Enigmatic is an overused word, but it’s one that seems to fit Grace Jones. She’s been famous since the 1970s, but quite what and who she is has always been elusive. She’s a model and a singer, she’s been a Bond girl and co-starred in Conan The Barbarian. Her shows could be viewed as Avant Garde performance art or as a use of striking visuals to cover for middling music. Just visually she is iconic – both an archetype of Amazonian warrior femininity (with the most astonishingly long legs), and yet completely androgynous.
Jones is also impressively ageless, looking pretty much the same now as she did in the 1980s.
She’s someone who seems like we view her through a veil and who isn’t quite on the same planet as the rest of us. To some she is a series of moments – singing while hula-hooping outside Buckingham Palace at the Queen’s Diamond Jubilee Concert, infamously slapping guest show host Russell Harty in the 1980s, or base-jumping off the Eiffel Tower in A View To A Kill.
Grace Jones: Bloodlight and Bami is an attempt to break through that enigma, while acknowledging from the start that may not be possible. The public Jones has always seemed like a constructed persona, but the documentary is aware that the constructed aspects of her may be as real as anything else. There are suggestions that she remembers little of her childhood in Jamaica and she has a chameleon-like quality where her accent shifts depending on who she’s talking to. The latter is partially because she’s lived a truly international life, but there’s also something oddly distancing about it so that she constantly seems to be moulding herself to her surroundings, almost as if her entire existence is a confabulation.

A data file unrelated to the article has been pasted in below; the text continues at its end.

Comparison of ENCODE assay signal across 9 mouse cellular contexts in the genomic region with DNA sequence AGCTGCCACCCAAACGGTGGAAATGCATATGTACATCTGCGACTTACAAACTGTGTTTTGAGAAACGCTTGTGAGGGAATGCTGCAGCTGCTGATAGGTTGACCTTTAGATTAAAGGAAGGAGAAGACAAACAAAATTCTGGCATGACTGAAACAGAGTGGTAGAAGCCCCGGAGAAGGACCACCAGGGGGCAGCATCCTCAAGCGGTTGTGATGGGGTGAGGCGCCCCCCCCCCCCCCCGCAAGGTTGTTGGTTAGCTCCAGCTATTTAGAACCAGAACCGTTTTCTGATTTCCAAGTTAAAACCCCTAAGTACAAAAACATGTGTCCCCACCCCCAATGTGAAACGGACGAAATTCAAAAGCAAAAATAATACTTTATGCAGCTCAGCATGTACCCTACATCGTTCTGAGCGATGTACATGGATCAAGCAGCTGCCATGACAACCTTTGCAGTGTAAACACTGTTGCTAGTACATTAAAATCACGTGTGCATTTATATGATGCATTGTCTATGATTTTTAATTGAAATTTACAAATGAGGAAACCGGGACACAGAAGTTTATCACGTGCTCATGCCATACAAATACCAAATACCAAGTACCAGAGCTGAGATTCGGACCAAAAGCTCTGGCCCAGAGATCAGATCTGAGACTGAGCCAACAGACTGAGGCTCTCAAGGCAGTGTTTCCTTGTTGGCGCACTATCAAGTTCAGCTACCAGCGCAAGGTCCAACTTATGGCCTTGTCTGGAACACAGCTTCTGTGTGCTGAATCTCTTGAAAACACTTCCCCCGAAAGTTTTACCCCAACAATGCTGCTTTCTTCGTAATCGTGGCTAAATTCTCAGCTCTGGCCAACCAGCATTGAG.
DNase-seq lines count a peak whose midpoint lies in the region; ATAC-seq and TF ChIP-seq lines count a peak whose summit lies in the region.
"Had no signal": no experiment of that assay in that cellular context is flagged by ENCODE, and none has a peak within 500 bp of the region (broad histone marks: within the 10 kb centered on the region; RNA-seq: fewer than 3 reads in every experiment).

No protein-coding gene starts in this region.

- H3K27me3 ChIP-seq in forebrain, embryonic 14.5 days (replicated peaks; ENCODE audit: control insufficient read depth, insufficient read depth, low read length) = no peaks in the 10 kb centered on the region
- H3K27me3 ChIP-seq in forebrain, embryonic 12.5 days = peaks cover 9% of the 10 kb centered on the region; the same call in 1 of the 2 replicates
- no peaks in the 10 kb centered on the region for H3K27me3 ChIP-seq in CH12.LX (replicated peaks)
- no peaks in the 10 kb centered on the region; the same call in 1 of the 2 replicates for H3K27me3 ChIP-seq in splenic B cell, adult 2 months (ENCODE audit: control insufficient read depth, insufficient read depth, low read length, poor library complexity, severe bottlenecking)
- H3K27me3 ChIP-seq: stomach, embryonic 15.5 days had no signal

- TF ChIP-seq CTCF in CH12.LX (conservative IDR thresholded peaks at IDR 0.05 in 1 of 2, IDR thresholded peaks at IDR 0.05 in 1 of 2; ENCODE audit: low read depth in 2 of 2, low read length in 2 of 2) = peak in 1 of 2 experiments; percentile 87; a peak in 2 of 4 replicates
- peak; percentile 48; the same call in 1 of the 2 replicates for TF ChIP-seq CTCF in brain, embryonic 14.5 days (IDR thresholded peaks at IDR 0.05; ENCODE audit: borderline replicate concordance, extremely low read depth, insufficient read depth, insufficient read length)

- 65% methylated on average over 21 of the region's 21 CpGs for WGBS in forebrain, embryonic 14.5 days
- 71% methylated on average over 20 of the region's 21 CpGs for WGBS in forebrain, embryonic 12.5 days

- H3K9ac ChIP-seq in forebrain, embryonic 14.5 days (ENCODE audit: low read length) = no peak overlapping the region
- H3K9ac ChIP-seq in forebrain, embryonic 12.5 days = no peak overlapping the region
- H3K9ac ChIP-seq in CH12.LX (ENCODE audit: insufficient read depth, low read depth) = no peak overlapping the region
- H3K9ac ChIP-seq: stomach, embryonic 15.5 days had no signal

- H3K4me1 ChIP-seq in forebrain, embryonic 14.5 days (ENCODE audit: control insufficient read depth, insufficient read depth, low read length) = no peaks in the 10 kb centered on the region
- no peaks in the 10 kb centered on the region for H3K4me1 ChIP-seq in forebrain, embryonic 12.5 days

The camera is given intimate access to Jones and her family, showing moments of her famously explosive temper (and giving her a chance to explain her side of the famous Russell Harty exchange). We see her striking stage shows, which often manage to seem huge, theatrical and over the top, while simultaneously being rather intimate.
The film’s verite style is as illuminating as it is infuriating. A more traditional style would have attempted to impose a simpler narrative onto who Jones is – reduce her to some clichés so the audience feels satisfied. However, director Sophie Fiennes realises the truth is more complex than that and so allows Jones and the footage to speak for themselves. By the time the film shows how poor parts of her early life were and how it was marked by harsh treatment by her father, it is a glimpse under the carefully constructed image, but it’s not presented as something which suddenly explains everything (which it would have been easy, but reductive, to do).
By the end you do feel as if you’ve seen underneath Jones’ carefully constructed mask, by there’s a feeling that you may still be viewing things from a very oblique angle, and that Jones may be wearing yet another mask underneath – and she could well be, as if nothing else the documentary is testament to how smart she is. You may also have the sneaking suspicion that that the seemingly constructed image of the temperamental, larger-than-life, visually dominant Jones is as true a reflection of the real woman as anything else. It’s not really about what’s underneath the iconic image, as what she’s saying about her truth is already on the surface.
Overall Verdict: Although some may wish it presented a simpler narrative with more straightforward conclusions about who Grace Jones is, Bloodlight and Bami is still a fascinating look at an enigma who can’t easily be deconstructed.
Reviewer: Tim Isaac